Valgus hemipterus (Linnaeus, 1758)

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POLYPHAGA Emery, 1886

SCARABAEOIDEA Latreille, 1802

SCARABAEIDAE Latreille, 1802

CETONIINAE Leach, 1815

VALGINI Mulsant, 1842

Valgus Scriba, 1790

The only European member of the genus, this very distinctive chafer occurs mostly in southern and warmer central regions from Portugal to Asia Minor, it is present on most of the Mediterranean islands and across North Africa but to the north is very local and sporadic, reaching into lowland areas of Poland, Denmark and Latvia but otherwise absent from the Baltic region. Occasional specimens have occurred in the UK since the 19th Century, including several very recent ones from the London area, it is also known from archaeological deposits and so may have formerly been native, but there is as yet no formal evidence that it has become established. It was first recorded in North America from Michigan in 1980 when a single elm (Ulmus Americana L.) log of local origin was found to contain more than 100 adult beetles, their mode of introduction remains unknown but it was almost certainly accidentally introduced with imported European timber. On the continent Valgus is active from April until July or August and peaks in abundance during May and June, adults occur in a wide range of fairly dry habitats, including urban areas, vineyards, domestic gardens and other disturbed places, and fly during warm spells to visit flowers where they feed on nectar and pollen and mating occurs. Females oviposit among moist decaying trunks and branches of a range of deciduous trees (In France they usually choose oaks, birch, elm and chestnut) and larvae develop through the summer. Pupation occurs among decaying wood or in the ground beneath during late summer and autumn and adults eclose soon afterwards but remain in situ until the following spring. In southern and central regions the species is generally common and usually occurs in numbers, they first appear on umbel flowers and blossom and in late May and early June may form large assemblages which later disperse. Similarly decaying trunks and logs may host large numbers of larvae and pupae during the summer. The species is very likely to become established in the UK, if it has not already done so, and so should be looked for on flowers, especially various Rosaceae and Apiaceae which it favours on the continent, in spring and early summer.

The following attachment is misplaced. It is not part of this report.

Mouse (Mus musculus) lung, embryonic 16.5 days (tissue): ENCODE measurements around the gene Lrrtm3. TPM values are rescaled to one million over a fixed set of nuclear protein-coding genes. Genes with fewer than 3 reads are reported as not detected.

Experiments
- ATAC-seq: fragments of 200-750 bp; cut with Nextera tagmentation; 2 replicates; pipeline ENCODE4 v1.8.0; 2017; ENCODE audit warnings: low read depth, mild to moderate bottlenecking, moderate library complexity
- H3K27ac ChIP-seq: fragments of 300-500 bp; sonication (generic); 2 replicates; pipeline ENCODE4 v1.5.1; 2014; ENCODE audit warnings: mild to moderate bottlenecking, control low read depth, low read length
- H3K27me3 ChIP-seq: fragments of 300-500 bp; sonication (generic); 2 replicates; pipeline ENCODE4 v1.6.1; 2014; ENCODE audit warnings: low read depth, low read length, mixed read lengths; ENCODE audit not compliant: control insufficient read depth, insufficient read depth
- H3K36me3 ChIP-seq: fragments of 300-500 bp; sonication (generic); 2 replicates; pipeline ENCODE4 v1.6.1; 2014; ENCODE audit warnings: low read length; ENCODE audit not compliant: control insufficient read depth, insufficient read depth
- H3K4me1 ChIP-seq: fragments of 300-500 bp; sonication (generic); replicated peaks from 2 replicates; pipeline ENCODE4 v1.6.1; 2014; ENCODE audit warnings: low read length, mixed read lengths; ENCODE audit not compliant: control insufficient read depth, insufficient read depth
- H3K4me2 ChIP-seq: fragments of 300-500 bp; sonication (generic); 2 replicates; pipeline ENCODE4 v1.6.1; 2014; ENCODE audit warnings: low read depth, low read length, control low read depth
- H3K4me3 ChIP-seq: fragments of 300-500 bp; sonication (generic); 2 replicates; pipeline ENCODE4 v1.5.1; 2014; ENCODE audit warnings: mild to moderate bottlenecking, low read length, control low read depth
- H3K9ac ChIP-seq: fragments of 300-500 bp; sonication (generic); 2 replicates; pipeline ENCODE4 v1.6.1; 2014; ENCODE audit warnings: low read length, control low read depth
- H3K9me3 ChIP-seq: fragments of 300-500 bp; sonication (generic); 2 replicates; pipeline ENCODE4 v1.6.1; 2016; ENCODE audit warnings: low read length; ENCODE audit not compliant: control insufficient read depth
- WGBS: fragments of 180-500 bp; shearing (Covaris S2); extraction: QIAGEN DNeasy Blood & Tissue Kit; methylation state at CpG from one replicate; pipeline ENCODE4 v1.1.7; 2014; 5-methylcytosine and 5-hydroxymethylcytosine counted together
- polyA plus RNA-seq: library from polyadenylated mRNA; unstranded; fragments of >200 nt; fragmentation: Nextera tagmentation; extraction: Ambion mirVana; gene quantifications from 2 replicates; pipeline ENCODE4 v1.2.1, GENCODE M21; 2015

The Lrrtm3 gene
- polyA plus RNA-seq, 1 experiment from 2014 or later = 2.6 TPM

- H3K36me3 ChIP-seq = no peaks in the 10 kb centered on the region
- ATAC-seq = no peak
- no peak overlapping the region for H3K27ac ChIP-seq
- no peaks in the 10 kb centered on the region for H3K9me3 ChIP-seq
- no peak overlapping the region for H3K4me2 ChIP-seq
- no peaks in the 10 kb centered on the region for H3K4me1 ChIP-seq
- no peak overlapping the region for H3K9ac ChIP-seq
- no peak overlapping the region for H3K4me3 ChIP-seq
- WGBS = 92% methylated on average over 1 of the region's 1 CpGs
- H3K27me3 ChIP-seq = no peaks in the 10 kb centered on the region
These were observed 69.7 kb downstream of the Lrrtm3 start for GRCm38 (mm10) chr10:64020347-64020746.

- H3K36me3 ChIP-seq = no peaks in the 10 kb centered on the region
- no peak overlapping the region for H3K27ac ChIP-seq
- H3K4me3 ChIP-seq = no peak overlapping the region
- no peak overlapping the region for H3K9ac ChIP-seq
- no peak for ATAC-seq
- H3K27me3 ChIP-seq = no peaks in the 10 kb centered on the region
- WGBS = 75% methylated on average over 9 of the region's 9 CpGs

Valgus hemipterus 1

Valgus hemipterus 1

Valgus hemipterus 2

Valgus hemipterus 2

Valgus hemipterus 3

Valgus hemipterus 3

6.0-8.0 mm. Small but very distinctive and should not be confused with any other UK species; broadly elongate and discontinuous in outline, entirely black to dark grey or reddish-brown with patches of pale grey scales, pygidium and propygidium exposed, legs long and robust. Head small and rather flat with large convex eyes, a long and angled clypeus and emarginate labrum, antennae short and only slightly sexually dimorphic. Pronotum quadrate in males and slightly elongate in females, broadest near the middle and narrowed to rounded angles, lateral margin crenulate anteriorly, surface roughly sculptured and punctured and with two longitudinal keels from the anterior margin. Elytra quadrate to slightly transverse, gently curved from rounded shoulders to separately curved apical margins, lateral margin continuous and not emarginate below the shoulders, surface roughly sculptured with longitudinal depressions and fine raised lines. Pygidium and propygidium exposed in both sexes, in females with sparse pale scales, in males almost covered in pale scales except for two large dark areas on each. Front tibiae with five strong teeth along the external margin in sexes, middle and hind tibiae smooth and with strong internal apical spurs. Tarsi long and slender, the basal segment of the hind tarsi about as long as the next three combined. Claws smooth, equal in length and not appendiculate. Males are usually a little smaller and have more extensive pale scales than females. Females are readily recognized by the long and narrow ovipositor.